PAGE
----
Hawai‘i’s first credit cards were those issued by individual businesses, beginning with the cards offered by oil companies during the 1920s. But the big boom occurred after World War II when, as one account noted, “credit became an American institution.”
In 1958, the Credit Bureau of Hawaii estimated that three-fourths of all Honolulu business firms issued their own cards. On October 1, 1958, the American Express Company’s credit card plan, serving a large number of participating merchants, went into effect in the Islands. This was followed in January 1959 by the Diners Club credit system, initially with only nineteen participating firms and two thousand card holders but seven months later serving more than two hundred restaurants and other businesses and more than ten thousand card holders in Hawai‘i.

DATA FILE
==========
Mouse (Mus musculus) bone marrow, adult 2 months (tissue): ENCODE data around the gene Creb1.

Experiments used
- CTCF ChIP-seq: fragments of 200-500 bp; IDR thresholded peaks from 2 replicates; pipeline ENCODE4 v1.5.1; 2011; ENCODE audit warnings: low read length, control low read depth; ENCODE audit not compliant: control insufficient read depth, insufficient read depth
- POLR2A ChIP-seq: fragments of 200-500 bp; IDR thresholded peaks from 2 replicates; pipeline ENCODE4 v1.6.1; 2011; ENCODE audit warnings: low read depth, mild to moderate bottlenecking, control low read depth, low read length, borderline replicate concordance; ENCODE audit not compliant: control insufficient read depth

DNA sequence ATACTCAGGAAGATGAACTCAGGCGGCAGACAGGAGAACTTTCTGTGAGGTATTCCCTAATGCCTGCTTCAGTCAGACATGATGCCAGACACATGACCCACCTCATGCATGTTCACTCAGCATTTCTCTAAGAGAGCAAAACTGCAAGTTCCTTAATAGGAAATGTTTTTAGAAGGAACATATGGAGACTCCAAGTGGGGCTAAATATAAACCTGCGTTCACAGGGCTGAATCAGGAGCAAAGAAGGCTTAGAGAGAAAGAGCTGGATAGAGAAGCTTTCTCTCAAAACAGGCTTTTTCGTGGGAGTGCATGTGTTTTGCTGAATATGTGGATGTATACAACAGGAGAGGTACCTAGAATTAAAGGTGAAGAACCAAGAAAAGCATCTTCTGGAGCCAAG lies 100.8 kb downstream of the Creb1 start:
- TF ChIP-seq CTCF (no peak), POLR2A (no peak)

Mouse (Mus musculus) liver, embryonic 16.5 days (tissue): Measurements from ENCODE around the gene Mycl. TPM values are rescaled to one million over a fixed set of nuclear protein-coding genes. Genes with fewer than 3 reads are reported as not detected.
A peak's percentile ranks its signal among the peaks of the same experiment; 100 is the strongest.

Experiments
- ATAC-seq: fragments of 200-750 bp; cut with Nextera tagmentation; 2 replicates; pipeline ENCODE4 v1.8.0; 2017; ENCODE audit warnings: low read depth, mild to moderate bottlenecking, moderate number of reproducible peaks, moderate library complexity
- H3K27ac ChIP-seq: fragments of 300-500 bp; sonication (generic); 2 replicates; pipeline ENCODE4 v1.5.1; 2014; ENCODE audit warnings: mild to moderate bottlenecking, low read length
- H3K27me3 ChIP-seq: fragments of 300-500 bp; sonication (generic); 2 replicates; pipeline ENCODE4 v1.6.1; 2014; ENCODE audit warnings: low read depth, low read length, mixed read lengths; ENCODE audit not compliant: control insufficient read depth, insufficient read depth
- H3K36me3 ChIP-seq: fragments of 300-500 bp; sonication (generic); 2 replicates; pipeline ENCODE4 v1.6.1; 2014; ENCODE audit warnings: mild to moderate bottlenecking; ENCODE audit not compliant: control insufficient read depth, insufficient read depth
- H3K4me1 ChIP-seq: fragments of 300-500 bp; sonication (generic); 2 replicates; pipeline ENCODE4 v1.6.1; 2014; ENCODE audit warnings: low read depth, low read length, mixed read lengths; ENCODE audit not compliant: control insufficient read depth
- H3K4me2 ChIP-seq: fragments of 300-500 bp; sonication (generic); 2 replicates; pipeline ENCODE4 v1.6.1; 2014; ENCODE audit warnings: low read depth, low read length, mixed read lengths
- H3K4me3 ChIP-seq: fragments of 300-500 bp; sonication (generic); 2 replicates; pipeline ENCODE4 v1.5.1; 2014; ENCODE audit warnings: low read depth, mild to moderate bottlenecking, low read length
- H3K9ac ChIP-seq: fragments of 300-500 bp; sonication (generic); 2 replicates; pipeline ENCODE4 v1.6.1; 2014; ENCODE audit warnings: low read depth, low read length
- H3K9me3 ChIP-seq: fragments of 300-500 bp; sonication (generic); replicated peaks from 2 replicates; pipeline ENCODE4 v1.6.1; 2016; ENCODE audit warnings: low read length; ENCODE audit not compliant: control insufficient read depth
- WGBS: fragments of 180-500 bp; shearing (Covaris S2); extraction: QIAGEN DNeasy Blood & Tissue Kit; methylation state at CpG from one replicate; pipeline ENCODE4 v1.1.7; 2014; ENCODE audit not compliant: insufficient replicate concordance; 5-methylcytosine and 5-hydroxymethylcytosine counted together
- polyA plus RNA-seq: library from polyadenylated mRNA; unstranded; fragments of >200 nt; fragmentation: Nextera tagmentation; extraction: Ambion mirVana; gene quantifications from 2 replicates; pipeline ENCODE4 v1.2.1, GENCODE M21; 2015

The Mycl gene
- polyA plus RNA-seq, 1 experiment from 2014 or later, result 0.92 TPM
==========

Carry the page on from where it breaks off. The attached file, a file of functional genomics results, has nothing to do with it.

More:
The earliest local comprehensive credit card plans were the Bank of Hawai‘i’s Charge Account Plan and the Kamaaina Charge Club, both of which began operations early in 1959. Credit cards usage expanded rapidly during the following decades. Today it is almost universal.
By Robert C. Schmitt